Sport lacking the characters of old
Weird Wide World of Sport
Published 02/04/2016 | 00:00
I tuned into a bit of snooker over the past week and despite witnessing some dazzling play and precision shot-making in the Players Championship, I still yearn for a few more old-school characters to grab the game by the scruff of the neck.
Sadly, snooker these days is more like an ad for L'Oréal hair products, with pop-star wannabe haircuts and dodgy highlights.
Oh for the days of Willie Thorne's shiny, bald head illuminating the Crucible Theatre.
There was a time when players drank as many pints as they played frames and brought the giddy atmosphere of a lively pub to the proceedings (not that I'd be advocating a return to the days when the intake of copious amounts of alcohol on the job was commonplace).
Now all we get are metronomic machines making their way around the table in dreary, albeit devastating fashion.
The modern game is sadly lacking in banter or individuality, but admittedly there is a greater mastery of the green baize.
There is no question that the modern game has improved immeasurably quality-wise since the days when snooker was mainstream, with break-building and safety play now at a different level from a few decades ago.
However, what enticed viewers to watch the sport in its glorious heyday in the 1980s wasn't just the quality of the snooker but also what the sometimes crazy cueists would literally bring to the table and the sensational soap opera that surrounded them.
Deeply flawed genius Alex Higgins was undoubtedly the most colourful character that the game has ever seen, but there were many more that brought a cocktail of intrigue and controversy to the sport.
The white-suited, drug-dabbling genius Kirk Stevens; the pint per frame 'giant of the game' Bill Werbeniuk; Joe Johnson, who came from nowhere to hit the headlines; and of course crowd favourite Jimmy 'The Whirlwind' White are just a few who spring to mind.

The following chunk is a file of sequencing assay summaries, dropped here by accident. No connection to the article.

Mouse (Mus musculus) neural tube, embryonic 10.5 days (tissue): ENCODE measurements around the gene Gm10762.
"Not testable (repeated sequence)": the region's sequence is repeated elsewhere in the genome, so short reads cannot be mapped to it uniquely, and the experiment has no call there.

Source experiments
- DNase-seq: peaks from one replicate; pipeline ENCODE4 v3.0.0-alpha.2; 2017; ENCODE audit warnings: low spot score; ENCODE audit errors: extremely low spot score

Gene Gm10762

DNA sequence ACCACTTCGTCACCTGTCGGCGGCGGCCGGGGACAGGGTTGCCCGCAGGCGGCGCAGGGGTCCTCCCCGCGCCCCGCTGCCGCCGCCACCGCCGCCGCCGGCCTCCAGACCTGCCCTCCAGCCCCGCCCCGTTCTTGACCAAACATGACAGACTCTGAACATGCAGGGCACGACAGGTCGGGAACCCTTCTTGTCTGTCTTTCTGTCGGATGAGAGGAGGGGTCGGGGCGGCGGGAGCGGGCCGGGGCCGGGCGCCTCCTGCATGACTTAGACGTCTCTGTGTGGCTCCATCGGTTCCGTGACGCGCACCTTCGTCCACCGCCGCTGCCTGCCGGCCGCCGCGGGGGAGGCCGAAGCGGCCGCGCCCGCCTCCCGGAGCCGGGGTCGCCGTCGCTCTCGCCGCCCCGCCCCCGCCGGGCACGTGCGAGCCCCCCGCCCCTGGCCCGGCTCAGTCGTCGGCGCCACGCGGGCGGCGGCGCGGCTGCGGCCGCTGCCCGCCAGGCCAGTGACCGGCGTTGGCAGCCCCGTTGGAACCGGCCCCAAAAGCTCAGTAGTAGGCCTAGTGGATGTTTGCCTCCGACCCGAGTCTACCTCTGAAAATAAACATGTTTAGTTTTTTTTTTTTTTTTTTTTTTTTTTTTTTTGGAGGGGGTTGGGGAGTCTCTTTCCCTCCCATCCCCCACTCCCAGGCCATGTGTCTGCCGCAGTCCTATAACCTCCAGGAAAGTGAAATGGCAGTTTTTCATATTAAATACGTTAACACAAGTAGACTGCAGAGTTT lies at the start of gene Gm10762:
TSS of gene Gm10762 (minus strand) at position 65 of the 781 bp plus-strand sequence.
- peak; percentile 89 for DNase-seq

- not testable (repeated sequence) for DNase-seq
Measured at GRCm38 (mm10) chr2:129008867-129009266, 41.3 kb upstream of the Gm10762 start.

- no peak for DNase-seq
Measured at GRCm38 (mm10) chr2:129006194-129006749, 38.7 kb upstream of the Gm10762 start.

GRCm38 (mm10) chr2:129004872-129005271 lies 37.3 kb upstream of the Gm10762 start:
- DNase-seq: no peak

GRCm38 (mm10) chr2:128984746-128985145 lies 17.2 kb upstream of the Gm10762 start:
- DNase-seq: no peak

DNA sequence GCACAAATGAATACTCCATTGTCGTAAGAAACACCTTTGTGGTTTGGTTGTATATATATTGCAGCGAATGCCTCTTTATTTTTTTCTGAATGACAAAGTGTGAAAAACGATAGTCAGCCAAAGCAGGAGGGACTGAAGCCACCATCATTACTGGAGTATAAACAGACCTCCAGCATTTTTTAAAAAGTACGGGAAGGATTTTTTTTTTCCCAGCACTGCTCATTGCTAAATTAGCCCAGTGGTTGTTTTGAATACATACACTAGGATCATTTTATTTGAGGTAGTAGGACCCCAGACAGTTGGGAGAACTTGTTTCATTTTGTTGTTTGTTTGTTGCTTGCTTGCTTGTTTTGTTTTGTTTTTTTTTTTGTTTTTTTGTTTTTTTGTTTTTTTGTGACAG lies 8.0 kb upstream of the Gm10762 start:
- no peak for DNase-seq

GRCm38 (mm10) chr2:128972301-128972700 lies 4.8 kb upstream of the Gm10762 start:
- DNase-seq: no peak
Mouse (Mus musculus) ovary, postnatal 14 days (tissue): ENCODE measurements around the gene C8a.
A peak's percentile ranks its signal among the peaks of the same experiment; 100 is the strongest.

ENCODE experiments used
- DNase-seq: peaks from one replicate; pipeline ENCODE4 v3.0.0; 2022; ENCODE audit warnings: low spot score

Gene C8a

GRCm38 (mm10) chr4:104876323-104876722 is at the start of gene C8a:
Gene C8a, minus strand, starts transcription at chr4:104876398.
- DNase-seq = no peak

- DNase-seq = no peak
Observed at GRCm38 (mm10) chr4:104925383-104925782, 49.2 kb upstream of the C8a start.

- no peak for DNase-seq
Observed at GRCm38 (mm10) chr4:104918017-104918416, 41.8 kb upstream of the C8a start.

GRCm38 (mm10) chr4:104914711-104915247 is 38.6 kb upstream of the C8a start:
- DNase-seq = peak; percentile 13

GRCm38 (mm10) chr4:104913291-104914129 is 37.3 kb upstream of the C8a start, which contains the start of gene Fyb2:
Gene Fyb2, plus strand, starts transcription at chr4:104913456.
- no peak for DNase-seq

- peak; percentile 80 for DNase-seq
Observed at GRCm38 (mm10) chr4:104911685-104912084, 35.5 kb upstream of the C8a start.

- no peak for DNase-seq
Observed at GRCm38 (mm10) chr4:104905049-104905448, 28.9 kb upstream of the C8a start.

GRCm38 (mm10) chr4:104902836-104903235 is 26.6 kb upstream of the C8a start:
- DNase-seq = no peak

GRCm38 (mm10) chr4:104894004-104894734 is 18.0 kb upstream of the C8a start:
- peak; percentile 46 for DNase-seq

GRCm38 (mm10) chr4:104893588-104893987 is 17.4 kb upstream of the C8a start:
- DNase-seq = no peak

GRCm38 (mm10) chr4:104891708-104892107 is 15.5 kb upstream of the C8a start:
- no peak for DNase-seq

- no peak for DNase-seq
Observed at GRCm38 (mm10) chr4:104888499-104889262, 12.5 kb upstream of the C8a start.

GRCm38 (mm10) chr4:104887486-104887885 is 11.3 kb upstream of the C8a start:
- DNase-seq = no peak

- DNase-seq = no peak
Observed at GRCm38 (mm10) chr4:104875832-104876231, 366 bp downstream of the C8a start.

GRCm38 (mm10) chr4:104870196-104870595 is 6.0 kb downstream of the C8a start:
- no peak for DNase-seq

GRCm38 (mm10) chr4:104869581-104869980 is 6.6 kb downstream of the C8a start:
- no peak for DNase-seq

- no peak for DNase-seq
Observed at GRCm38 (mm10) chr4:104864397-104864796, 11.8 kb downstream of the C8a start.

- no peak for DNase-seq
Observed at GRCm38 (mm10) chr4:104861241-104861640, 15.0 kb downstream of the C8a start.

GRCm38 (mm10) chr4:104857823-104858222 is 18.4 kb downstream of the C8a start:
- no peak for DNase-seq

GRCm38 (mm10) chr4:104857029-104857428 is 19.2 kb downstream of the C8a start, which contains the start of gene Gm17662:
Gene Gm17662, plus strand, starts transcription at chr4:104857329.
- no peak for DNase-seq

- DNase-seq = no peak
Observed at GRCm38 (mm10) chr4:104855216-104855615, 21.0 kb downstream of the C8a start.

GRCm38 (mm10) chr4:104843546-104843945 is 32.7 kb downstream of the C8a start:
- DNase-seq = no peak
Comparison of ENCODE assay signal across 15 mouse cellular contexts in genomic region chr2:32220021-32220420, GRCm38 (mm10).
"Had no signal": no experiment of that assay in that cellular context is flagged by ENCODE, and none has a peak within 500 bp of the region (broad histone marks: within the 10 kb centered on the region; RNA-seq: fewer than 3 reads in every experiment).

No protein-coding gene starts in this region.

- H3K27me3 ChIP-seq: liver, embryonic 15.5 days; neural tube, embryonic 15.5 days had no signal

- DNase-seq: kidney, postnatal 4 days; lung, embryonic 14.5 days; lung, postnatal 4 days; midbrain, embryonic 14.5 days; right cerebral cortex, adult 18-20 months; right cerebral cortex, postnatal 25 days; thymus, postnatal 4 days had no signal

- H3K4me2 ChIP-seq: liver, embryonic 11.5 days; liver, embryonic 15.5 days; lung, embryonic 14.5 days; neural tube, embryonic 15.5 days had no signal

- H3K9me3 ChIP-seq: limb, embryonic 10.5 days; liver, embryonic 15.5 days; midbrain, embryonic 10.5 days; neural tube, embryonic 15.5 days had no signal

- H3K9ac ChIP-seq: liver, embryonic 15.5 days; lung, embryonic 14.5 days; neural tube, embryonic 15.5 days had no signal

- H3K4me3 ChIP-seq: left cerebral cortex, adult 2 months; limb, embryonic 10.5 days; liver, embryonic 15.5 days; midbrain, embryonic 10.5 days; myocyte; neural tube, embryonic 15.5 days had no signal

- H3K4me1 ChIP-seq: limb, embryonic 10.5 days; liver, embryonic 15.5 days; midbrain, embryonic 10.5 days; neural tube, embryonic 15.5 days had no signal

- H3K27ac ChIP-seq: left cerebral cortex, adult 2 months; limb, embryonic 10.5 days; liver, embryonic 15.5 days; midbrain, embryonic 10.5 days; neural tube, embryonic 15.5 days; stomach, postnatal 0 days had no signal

Before anyone gets their undergarments in more of a twist than a non-league defender with Messi running at him, I'm in no way suggesting that sportsmen should be drunk as a newt or coked up to the eyeballs in the name of entertainment, but it sure did seem to help in those days.
Of course, the same could be said of most sports nowadays. Unfortunately, interesting personalities are at a premium in pretty much all codes.
The days of guys like Muhammad Ali and George Best are sadly long gone, with the odd exception like the effervescent Usain Bolt, who has the rare ability to entertain a crowd with his larger-than-life personality as well as his sublime sporting genius.
Undoubtedly there's a dearth of real characters that would get you on the edge of your seat, in comparison to the cavalier style of the past,and tennis is a prime example of the metamorphosed face of professional sport.
Years ago we had confrontational, yet intriguing, characters like McEnroe, Connors and Nastase but in more recent times we've had the personality-starved stars Federer, Murray and Djokovic, who would have you nodding off the minute they open their mouths.
Returning to snooker, Ronnie O'Sullivan is probably the only real dyed-in-the-wool character in the game at present, someone who is definitely in the mould of Jimmy White and Alex Higgins.
The viewing public have a fascination with sportspeople who live on the edge and have a frailty to their personality and, love him or hate him, Ronnie O'Sullivan is one of those interesting subjects who attracts viewers and gets people talking.
With the standard of the game higher than ever and the errant genius O'Sullivan his usual unpredictable self, there's still enough to get excited about as the world championship approaches.
In terms of characters it may be a more boring ballad than Snooker Loopy, but you can't have it all.